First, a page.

Look up from your cell phone. Please. The sky is on fire. Don’t miss it. Foliage is transitioning to flame and to tangerine and to ochre. These colors, hidden in summer, are becoming visible as …
Look up from your cell phone. Please. The sky is on fire. Don’t miss it. Foliage is transitioning to flame and to tangerine and to ochre. These colors, hidden in summer, are becoming visible as leaf green is absorbed.
It’s the opposite of what happens in spring.
In that season, new leaves turn green as trees cull a nutrient called chlorophyll from soil and use it to absorb the sun’s energy to produce growth sugar.
The process is called photosynthesis: The tree flourishes, we get shade.
In fall, the tree shlurps that leaf chlorophyll into storage cells in branches – the way bees store hive honey – to survive the winter.
As that happens the hidden bright leaf colors, many of which existed beneath the green, some of which are created by the change in temperature, take the stage.
“How beautiful, when a whole tree is like one great scarlet fruit full of ripe juices, every leaf, from lowest limb to topmost spire, all aglow, especially if you look toward the sun,” Henry David Thoreau wrote in Autumnal Tints.
Eventually, those bright leaves turn dull and the tree will literally force them from branches because they are no longer useful as a food source.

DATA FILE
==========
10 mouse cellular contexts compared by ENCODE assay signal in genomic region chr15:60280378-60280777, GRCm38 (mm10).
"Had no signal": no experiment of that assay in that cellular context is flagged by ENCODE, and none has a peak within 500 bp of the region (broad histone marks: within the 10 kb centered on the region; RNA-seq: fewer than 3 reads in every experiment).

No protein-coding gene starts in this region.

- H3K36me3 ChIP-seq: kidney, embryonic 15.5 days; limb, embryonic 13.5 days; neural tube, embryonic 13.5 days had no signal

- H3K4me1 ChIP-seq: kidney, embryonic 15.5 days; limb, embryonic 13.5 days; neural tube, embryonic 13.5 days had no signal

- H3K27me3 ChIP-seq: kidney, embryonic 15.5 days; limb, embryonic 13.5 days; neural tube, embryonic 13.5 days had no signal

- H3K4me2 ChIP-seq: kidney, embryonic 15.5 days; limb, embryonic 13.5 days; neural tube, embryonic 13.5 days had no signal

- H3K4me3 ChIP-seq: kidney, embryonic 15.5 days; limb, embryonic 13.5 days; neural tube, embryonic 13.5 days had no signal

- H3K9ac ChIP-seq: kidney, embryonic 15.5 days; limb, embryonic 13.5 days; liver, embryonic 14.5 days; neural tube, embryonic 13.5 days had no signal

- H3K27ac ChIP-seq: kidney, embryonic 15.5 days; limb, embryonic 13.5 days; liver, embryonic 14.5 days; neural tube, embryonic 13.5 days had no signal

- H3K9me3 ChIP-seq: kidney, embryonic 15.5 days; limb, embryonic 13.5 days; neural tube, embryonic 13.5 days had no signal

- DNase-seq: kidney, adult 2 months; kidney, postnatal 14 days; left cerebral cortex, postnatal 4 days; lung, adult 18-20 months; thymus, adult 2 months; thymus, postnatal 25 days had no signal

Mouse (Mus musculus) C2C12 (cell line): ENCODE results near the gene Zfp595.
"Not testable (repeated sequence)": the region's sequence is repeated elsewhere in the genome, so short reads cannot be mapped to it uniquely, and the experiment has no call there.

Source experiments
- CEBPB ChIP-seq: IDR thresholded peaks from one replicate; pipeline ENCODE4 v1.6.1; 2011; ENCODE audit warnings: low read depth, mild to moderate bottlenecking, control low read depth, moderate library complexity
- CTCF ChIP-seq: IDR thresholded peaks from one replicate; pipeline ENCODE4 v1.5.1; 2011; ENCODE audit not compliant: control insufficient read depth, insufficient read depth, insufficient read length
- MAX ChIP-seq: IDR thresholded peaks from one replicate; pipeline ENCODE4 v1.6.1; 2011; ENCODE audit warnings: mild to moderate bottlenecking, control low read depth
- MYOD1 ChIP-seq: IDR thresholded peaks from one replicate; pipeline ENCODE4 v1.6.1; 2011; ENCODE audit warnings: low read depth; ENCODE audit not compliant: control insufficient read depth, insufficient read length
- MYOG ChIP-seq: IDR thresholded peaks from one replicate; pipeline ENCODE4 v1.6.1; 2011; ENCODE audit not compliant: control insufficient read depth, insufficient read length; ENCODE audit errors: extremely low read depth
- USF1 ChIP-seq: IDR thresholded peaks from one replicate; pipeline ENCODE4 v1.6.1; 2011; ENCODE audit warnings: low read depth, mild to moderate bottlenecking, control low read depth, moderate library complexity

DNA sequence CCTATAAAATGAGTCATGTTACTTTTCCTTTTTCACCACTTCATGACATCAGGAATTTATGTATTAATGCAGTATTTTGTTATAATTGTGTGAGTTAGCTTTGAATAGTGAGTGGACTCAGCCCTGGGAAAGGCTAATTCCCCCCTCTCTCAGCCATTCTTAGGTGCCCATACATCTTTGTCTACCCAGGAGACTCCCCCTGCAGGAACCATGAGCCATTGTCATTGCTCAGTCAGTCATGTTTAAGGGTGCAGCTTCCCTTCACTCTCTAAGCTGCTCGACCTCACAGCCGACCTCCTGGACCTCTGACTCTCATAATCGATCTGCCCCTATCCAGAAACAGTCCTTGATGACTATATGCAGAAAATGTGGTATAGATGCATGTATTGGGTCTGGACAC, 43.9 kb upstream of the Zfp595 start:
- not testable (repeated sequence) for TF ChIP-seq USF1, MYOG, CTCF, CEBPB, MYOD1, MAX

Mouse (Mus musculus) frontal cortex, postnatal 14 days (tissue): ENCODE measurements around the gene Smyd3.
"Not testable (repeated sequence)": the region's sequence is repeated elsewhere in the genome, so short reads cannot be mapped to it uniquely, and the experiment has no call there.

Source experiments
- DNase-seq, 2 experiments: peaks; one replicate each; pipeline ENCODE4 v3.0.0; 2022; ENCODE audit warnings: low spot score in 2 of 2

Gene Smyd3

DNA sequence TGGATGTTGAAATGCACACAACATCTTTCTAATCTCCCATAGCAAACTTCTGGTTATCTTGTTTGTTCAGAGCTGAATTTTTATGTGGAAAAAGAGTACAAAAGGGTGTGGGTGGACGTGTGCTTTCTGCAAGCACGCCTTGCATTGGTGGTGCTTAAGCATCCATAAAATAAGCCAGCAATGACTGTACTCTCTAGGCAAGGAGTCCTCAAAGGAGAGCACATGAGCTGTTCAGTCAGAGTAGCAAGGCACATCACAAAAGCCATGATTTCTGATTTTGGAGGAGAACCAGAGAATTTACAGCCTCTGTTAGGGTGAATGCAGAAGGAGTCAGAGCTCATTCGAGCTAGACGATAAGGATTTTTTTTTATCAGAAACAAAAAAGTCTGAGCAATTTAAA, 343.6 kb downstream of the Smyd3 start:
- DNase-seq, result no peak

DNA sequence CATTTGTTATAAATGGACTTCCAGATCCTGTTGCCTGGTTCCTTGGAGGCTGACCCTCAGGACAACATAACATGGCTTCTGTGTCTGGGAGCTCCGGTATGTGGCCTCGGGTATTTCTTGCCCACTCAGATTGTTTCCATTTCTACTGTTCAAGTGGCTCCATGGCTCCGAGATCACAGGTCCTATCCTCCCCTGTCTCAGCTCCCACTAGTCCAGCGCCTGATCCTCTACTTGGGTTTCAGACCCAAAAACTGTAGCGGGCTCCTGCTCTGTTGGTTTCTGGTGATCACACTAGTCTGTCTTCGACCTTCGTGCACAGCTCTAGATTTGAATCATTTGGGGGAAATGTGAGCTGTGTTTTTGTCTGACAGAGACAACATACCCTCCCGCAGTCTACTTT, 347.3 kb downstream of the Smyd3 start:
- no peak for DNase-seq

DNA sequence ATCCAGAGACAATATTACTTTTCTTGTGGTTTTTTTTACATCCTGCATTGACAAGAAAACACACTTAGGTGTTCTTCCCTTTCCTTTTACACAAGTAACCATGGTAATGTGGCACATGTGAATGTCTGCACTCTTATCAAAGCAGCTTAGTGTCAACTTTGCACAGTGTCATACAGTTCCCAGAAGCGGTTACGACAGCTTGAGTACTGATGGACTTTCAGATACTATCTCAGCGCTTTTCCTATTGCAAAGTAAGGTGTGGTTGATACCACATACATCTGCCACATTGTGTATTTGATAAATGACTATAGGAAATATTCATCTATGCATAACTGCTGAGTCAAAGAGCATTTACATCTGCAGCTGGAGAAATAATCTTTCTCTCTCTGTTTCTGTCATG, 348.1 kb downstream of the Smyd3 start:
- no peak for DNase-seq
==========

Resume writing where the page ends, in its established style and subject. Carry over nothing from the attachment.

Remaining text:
That’s called “abscission.”
The word is from the Latin for ab (away) and scindere (to cut), according to numerous science sources. Stronger cells in the tree kick weak cells away.
It’s similar to what happens in bee hives in autumn.
Drone bees, whose main job is to mate with the queen, are barred from the hive in autumn by worker bees (those that collect the honey) so there will be enough food for winter. The drones are locked out and die, much like those leaves.
Mysteries exist all about us.
The colorful life cycle of trees is a reminder of those that lie beneath every surface. It is also a reminder that age can often be even more radiant than youth.
Peak foliage will arrive soon – around the middle of this month in Rhode Island. It will paint Rose Larisa Memorial Park and Sabin Point in Riverside, Freedom Green Park in Rumford, Blackstone Boulevard in Providence, and maybe your backyard.
Please, look up from your cell phone for a minute. The sky is on fire.
— Shea-Taylor, of Providence, is journalist and previously served as moderator of the Weaver Library Socrates Café in East Providence.